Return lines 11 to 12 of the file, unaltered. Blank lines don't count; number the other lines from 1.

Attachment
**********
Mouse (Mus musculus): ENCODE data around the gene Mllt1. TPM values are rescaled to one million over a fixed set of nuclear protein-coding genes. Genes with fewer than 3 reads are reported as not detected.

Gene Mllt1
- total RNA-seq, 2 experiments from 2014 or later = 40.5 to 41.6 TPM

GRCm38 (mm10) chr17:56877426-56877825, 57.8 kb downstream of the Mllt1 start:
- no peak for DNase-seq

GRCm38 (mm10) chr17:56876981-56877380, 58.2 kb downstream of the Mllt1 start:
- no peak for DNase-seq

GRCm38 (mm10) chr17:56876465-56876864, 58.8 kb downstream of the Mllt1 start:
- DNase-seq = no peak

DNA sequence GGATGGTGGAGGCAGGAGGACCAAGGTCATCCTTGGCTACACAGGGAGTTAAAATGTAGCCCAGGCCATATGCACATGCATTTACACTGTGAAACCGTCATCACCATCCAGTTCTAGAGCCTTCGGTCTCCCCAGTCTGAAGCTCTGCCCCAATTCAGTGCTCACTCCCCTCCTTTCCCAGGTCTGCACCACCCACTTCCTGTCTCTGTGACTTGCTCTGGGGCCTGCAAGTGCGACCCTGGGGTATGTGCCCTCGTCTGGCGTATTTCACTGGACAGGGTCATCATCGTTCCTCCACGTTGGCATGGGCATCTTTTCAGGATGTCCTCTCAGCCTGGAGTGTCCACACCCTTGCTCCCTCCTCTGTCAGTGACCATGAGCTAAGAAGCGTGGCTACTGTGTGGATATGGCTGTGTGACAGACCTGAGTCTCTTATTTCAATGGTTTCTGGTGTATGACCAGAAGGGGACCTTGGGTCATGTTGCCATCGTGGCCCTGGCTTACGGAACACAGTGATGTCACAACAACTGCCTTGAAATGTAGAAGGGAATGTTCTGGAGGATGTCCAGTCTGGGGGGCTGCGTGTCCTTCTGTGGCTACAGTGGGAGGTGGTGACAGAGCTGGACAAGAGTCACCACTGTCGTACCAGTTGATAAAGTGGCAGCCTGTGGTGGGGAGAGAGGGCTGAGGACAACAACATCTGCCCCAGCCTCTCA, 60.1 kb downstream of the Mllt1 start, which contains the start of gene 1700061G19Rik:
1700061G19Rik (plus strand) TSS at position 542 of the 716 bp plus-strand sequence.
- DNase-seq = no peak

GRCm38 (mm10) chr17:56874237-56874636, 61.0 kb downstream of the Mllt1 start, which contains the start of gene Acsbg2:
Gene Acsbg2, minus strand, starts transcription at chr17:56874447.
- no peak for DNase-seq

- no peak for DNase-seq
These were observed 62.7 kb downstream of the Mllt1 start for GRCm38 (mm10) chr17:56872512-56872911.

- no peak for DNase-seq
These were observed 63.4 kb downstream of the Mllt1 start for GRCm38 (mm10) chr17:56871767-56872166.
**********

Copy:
1700061G19Rik (plus strand) TSS at position 542 of the 716 bp plus-strand sequence.
- DNase-seq = no peak